Here’s the first post I published in August 2012:
Finally, I built some links.
Here’s one of the links I built with a guest post (it’s still live today… 10 years later!):
This website ended up doing quite well, which validated that the SEO theory I’d learned made sense. However, I made some mistakes too. For example, I distinctly recall the rankings for a page tanking after randomly deciding to rewrite the copy. This taught me a valuable lesson that I didn’t learn elsewhere: If it ain’t broke, don’t fix it!
It’s impossible to learn absolutely everything about every facet of SEO. The topic is just too broad. So now that you’ve spent some time in the trenches and learned which aspects of SEO you enjoy, it’s time to niche down and deepen your knowledge in one area.
This is known as becoming a t‑shaped SEO.
Being a t‑shaped SEO means that you have a broad knowledge of all things SEO but excel in one particular area. The area you choose to specialize in should be one that you’re best at and most enjoy.
For me, this is link building—which is why I’ve written much of our content about this topic.
Here are a few more examples of t‑shaped SEOs:
Notice how Marie Haynes’ specialty is hyperspecific? Instead of choosing one broad facet of SEO (e.g., keyword research or link building), she decided to specialize in the niche area of Google penalty recovery. As a result, there’s probably no SEO on the planet that knows more about this topic than Marie.
Going hyperspecific like this is a good idea if you’re learning SEO to become an in-demand SEO expert. But if you’re looking to rank websites, it’s probably better to keep things slightly broader and stick with one of the four main facets of SEO.
Either way, you should always test what you learn on your website. This is where true learning happens.
Despite what many people say, the fundamentals of SEO barely change. But small things are constantly changing. There are Google updates multiple times a year, changes to how search engines handle aspects of technical SEO, smart folks coming up with new tactics, etc.
With this in mind, while you shouldn’t spend all day every day reading SEO news, it’s important to keep your finger on the pulse.
Here are a few ways to do that:
Attend SEO conferences and meetups
SEO is a big industry with big conferences. For example, BrightonSEO attracts more than 4,000 attendees. There are numerous smaller meetups too, which you can find on meetup.com, such as this one in my hometown. These are all places where like-minded people doing SEO share insights and tactics, so there’s a lot to learn from getting involved.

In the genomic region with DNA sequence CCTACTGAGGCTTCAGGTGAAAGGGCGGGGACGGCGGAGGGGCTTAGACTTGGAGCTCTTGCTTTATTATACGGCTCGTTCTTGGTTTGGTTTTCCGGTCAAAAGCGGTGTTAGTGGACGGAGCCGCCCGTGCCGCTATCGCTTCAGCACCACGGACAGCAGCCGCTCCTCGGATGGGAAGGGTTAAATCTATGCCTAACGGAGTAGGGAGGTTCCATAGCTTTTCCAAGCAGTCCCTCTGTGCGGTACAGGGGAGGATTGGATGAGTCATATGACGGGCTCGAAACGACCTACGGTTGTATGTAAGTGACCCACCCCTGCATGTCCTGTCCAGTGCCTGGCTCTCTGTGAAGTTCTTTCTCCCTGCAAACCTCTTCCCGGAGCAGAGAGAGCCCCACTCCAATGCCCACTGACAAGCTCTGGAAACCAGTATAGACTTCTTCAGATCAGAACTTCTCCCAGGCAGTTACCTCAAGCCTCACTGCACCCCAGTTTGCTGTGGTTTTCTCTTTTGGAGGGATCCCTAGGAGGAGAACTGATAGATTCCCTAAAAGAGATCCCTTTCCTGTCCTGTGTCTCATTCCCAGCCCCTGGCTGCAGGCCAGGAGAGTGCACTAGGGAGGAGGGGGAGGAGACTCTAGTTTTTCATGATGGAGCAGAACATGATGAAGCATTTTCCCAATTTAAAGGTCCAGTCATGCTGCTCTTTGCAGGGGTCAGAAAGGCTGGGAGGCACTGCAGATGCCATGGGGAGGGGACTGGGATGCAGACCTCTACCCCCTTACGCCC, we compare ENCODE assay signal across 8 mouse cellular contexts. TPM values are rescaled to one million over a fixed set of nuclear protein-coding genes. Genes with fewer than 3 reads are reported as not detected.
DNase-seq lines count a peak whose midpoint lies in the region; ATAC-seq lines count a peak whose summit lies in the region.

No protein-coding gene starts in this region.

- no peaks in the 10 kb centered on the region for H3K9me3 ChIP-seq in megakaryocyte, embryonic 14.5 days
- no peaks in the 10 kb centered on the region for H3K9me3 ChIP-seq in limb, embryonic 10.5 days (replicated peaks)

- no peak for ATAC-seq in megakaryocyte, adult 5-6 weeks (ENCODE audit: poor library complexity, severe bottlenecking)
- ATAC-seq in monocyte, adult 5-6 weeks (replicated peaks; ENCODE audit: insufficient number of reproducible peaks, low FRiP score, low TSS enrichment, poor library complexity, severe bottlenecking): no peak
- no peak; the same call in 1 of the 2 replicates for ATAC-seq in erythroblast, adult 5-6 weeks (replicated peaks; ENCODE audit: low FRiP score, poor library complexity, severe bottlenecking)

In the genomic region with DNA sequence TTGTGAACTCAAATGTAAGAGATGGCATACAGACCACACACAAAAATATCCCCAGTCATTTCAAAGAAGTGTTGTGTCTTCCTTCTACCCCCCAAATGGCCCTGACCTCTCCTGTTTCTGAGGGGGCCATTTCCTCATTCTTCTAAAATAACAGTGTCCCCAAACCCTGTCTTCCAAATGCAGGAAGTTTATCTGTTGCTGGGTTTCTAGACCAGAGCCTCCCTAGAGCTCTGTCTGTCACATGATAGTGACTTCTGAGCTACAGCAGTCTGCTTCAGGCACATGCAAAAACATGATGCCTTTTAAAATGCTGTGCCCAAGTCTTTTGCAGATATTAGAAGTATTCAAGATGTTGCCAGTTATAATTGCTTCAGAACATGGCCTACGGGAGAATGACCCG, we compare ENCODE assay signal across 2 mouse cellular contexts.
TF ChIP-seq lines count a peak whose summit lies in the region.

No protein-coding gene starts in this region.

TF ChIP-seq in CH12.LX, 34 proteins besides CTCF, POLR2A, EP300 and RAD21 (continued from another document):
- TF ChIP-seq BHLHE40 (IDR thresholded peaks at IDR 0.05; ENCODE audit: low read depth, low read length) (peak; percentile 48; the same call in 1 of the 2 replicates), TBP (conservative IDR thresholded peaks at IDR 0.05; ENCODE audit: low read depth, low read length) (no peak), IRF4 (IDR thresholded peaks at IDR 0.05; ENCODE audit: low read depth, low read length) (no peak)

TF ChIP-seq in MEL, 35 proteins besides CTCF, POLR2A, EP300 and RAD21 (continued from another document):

Learn more: 7 SEO Conferences (Online and Offline) to Attend
Listen to SEO podcasts
Podcasters often interview smart SEOs about their successes, failures, and experiences, making podcasts a great way to keep your finger on the pulse while on the go. For example, in this episode of the Authority Hacker podcast, link building extraordinaire Bibi shares her creative approach to link outreach emails.
Learn more: 15 Podcasts to Boost Your SEO Game
Join SEO Facebook groups
Facebook has an active community of SEOs who are always willing to answer questions and offer advice should you need it. In fact, our Facebook group, Ahrefs Insider, has almost 17K members and is very active.
Learn more: 4 Best Facebook Groups for SEOs (Most Voted For)
Join SEO Slack communities
If you’d prefer not to be distracted by Facebook, consider joining an SEO Slack community. Some are free, whereas others charge a monthly subscription. Traffic Think Tank (TTT) is a good choice if you’re open to paid communities.
Read SEO blogs
… Like the one you’re reading, where we often publish unique ideas, processes, and studies. For example, when Google switched to relying less on title tags to generate SERP titles, we studied almost a million pages and published the results for the community.
Watch SEO YouTube videos
… Like our YouTube channel, where we publish similar content to our blog.
Google publishes official algorithm updates and announcements on the Search Console Blog and hosts weekly “office hours” hangouts on its YouTube channel. You can also follow Google search representatives like John Mueller and Gary Illyes on Twitter.
Read SEO news
Look back at the roadmap, and you’ll see a recommendation to share what you learn with others.
This may seem counterintuitive, given that you want to learn more about SEO, but I find that teaching others helps me retain and assimilate knowledge. I think it’s because it forces me to articulate things, which often leads me to conclude that I don’t know as much as I thought I knew.
While you can do this publicly on a blog or YouTube channel, you can also do it semi-privately (in groups and communities) or privately (direct messages, face-to-face).
If you’re thick-skinned enough, doing it publicly often provides an extra line of defense against misinformation because people are usually kind enough to call you out when you get things wrong.
For example, here’s Bill Slawski pointing out an inaccurate claim in one of my articles on Twitter:
This leads me to an important point…
Don’t try to teach others SEO unless one of these things is true:
- You’ve thoroughly researched and understood what you’re teaching.
- You’re teaching something based on personal experience and testing (and you’ve made that fact clear).
The last thing you want to do is contribute more misinformation to an industry already rife with it.
The famous psychologist, K. Anders Ericsson, theorized that learning a new skill takes 10,000 hours of practice. You’ll certainly gain a good understanding of SEO in that time, but the truth is that you never stop learning. I’ve been involved in SEO for 11+ years, and I learn new things all the time.